UN Climate Change Meeting Not Going Well

I am not surprsied by any of the reporting from the UN Cliamte Change meeting in Poznan.  Even some of the greatest supporters of global action (eg Germany) are backing away fast from tough commitments in the face of the global financial crunch.  I am hopeful that agreement will be reached but think that some new ideas need to be put on the table to help achieve progress.  Climate change is a global problem and only global action can resolve it.  New Zealand with its 0.2% of global emissions should be putting its efforts into negotiating more effective rules globally than trying to go it alone with an excessively ambitious domestic secheme.  Some way must be found to bring the US, China, India and Brazil into an agreement which sees them too limiting emissions.

This report on the negotiations is from Reuters

POZNAN, Poland, Dec 8 (Reuters) – Recession and the change of U.S. administration make it unlikely the world will meet a 2009 deadline for agreeing a full new pact to fight global warming, delegates at U.N. climate talks say.

A year ago, 190 nations signed up for a two-year push to agree a comprehensive climate treaty at talks in Copenhagen in late 2009. But negotiators and analysts attending preparatory Dec. 1-12 talks in Poznan say that looks out of reach.

The most many now hope for is agreement next year on the principles of a pact, though a few say this is too pessimistic.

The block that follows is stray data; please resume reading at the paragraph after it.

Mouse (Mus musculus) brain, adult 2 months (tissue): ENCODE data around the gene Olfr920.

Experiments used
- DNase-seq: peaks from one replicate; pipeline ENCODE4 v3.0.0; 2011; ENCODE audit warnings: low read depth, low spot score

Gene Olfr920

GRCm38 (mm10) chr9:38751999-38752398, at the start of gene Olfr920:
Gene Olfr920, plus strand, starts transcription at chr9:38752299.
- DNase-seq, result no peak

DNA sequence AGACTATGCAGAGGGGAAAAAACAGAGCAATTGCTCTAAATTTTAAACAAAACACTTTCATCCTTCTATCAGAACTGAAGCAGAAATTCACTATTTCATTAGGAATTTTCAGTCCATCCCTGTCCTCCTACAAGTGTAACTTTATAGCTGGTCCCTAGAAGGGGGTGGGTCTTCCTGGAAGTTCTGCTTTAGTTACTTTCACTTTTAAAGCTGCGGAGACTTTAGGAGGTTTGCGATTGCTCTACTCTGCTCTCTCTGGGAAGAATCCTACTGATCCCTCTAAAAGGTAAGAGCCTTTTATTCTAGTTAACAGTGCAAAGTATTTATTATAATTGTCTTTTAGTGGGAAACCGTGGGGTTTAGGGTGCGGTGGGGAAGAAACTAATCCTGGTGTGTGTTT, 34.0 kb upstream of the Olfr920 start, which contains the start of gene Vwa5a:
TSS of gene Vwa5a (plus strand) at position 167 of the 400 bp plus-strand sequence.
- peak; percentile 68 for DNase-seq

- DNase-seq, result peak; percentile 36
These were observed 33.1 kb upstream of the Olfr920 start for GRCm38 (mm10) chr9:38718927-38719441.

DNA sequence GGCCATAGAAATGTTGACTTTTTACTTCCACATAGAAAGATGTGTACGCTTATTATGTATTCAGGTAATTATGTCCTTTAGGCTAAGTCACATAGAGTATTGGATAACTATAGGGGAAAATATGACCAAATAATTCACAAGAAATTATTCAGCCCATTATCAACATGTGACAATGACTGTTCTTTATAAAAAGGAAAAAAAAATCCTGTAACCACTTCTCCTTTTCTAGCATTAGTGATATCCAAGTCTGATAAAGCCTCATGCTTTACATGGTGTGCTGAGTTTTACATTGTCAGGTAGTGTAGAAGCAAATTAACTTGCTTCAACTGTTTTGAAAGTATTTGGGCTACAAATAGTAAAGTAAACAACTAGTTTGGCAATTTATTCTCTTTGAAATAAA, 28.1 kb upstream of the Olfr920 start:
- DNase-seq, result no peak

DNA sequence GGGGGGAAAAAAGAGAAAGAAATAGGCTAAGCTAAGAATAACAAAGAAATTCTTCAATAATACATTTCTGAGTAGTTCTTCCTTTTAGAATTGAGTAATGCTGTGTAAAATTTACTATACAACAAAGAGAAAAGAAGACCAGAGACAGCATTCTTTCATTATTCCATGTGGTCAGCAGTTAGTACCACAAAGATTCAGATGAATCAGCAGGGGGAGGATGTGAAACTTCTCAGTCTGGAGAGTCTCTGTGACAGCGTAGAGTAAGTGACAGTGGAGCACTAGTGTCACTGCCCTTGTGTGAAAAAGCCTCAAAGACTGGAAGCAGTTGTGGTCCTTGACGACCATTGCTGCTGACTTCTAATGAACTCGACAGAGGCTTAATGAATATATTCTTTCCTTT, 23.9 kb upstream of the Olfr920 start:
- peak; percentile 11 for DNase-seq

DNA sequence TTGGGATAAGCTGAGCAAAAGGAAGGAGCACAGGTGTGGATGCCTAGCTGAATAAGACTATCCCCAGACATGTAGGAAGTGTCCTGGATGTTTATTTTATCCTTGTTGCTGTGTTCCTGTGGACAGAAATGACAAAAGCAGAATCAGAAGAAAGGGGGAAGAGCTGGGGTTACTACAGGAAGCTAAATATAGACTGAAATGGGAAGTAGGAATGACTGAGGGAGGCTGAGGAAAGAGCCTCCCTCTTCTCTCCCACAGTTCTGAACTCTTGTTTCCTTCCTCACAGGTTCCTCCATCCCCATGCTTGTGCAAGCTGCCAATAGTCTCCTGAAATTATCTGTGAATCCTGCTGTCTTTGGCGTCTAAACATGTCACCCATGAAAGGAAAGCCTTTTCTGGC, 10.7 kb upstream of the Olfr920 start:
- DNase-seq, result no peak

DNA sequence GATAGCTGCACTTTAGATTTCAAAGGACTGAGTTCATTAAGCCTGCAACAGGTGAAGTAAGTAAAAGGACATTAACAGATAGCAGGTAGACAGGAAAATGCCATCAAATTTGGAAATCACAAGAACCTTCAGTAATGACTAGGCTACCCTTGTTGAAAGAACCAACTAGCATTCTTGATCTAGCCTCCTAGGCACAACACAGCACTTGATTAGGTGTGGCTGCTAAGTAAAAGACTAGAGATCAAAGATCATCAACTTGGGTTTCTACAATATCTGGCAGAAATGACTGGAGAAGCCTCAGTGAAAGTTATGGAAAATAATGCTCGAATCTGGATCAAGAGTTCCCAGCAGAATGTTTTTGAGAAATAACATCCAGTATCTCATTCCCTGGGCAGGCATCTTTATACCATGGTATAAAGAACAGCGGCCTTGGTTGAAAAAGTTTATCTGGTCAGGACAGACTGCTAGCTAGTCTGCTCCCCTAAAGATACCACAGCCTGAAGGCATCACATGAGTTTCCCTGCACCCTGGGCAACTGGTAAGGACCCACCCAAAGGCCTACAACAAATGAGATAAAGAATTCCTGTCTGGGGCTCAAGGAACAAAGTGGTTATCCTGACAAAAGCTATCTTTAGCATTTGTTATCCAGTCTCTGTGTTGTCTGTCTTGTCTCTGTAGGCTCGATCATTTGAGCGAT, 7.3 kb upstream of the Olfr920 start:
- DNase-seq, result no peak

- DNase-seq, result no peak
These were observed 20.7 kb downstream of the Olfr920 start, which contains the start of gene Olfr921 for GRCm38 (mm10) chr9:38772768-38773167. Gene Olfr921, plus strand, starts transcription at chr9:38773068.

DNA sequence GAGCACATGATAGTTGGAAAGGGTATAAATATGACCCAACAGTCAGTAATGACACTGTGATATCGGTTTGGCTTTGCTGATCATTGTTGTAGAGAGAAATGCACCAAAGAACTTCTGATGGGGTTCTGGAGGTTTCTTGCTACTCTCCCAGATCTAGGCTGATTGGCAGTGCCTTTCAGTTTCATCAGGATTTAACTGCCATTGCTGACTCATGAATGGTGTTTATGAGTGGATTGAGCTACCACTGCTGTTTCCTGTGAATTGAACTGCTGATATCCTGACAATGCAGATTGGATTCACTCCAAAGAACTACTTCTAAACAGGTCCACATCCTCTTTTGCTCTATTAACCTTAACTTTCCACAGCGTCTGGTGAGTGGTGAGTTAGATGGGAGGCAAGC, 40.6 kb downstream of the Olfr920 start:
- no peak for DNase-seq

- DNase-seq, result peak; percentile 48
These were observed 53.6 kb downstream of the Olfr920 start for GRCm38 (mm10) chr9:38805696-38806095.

“A suitable aspiration and a great achievement (in Copenhagen) would be agreement on the principles for negotiation, not a text,” said Robert Stavins, professor of business and government at Harvard University.

Recession means that developed nations’ greenhouse gas emissions will fall by about 2 percent next year, making other action less urgent, he said.

The 2009 deadline is meant to ensure that new targets for cutting emissions are in place in good time to allow worldwide ratification before the Kyoto Protocol goals expire in 2012.

Yvo de Boer, head of the U.N. Climate Change Secretariat, insisted that rich nations should agree in 2009 to cuts in emissions until 2020. But he also said any deal should be “ratifiable”, leaving much of the fine print for later.

De Boer said suggestions last week by a U.S. think-tank, the Pew Center, that 2009 was too early for President-elect Barack Obama to sign up for formal targets in Copenhagen were “unhelpful and incorrect.”

“Countries launched a negotiation in Bali a year ago and agreed to complete it in a year’s time in Copenhagen,” he told Reuters. “To begin to wobble on that resolve halfway through that process is not helpful.”



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